A metal bridge in Puerto Rico that was built in the aftermath of 2017’s devastating Hurricane Maria has been ripped away again by Hurricane Fiona.
Videos shared by reporters, bystanders and local politicians showed the bridge on Puerto Rico Highway 123 in the town of Utuado being torn out of its moorings and washed downriver by surging flood waters.
Some videos showed metal railings on the side of the road, attached to the bridge, pulled out of the ground and dragged along with it.
The bridge was originally installed in 2018 after the previous crossing was destroyed by Hurricane Maria, according to Puerto Rico legislator Roberto Lefranc Fortuño.
It came as the US National Hurricane Centre (NHS) warned of “catastrophic flash and urban flooding” across Puerto Rico and and the eastern Dominican Republic, which lies further along the path of the storm.
Temporary Bridge in Utuado, PR-123 has collapsed. This bridge was installed after Hurricane Maria in 2017. pic.twitter.com/Xuz4WbGIQt
— Roberto Lefranc Fortuño (@LefrancFortuno) September 18, 2022
The eye of Hurricane Fiona made landfall on the US territory on Sunday afternoon, before sweeping across the island and away off its western edge towards the Dominican Republic and the open sea beyond.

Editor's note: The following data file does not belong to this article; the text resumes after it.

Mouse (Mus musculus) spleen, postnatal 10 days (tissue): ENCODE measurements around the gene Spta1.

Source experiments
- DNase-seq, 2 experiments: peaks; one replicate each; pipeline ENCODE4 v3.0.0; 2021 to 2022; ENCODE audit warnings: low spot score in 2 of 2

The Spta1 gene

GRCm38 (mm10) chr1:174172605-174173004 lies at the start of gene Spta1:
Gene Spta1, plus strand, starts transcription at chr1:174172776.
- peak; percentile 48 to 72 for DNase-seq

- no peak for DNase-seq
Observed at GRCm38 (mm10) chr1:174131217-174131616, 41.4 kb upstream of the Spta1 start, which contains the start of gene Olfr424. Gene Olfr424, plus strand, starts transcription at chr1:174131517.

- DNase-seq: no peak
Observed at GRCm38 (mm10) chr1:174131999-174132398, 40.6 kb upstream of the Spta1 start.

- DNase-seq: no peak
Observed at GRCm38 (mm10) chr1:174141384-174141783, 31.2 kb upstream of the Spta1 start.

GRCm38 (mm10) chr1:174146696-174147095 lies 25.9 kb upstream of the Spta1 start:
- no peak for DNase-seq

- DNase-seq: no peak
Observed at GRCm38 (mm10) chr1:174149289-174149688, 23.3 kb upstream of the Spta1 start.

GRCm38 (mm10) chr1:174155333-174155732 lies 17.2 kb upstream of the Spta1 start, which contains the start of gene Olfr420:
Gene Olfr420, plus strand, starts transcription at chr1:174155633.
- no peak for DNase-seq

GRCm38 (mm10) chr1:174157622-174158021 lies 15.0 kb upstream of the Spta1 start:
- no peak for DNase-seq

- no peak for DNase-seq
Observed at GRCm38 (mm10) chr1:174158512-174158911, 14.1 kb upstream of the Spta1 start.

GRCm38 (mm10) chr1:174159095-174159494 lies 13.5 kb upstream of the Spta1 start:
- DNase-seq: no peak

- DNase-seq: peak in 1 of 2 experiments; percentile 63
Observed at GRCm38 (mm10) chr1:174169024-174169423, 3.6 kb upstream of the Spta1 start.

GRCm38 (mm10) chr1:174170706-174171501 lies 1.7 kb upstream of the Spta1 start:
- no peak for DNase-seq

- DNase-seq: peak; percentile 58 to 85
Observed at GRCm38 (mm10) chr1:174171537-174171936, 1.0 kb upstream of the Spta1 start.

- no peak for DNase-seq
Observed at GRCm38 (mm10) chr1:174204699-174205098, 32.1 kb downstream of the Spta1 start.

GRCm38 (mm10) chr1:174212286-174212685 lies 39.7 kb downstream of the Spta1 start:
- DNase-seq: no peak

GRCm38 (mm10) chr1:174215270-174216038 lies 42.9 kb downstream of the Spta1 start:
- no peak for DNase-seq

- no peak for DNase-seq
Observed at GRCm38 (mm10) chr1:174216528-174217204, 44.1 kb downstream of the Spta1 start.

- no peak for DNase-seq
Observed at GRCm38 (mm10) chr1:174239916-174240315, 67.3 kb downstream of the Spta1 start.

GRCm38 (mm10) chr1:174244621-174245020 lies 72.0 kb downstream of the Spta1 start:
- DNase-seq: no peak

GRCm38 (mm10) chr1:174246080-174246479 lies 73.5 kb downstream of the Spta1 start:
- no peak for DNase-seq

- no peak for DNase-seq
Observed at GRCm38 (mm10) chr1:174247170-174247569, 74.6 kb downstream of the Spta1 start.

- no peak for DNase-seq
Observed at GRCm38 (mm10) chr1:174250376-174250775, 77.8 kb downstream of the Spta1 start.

Hurricane Fiona struck Puerto Rico on Sunday, causing major damage, with footage showing the destruction of a bridge in the mountain town of Utuado that police say was installed by the National Guard after Hurricane Maria hit in 2017. https://t.co/8wAeTNUESJ pic.twitter.com/47nCbZJfcf
— ABC News (@ABC) September 18, 2022
Puerto Rico governor Pedro Pierluisi said the whole island’s electrical system was “out of service due to the effects of the hurricane”, affecting nearly 1.5 million households.
Luma, Puerto Rico’s power transmission and distribution company, said: “Current weather conditions are extremely dangerous and are hindering our capacity to evaluate the complete situation.”
Hurricane Maria was the strongest storm Puerto Rico had seen in nearly 90 years when it struck the island in 2017, destroying whole neighbourhoods and killing nearly 3,000 people.
It wrecked the power grid so thoroughly that one month afterwards, about 88 per cent of the island was still without electricity, affecting around 3 million people.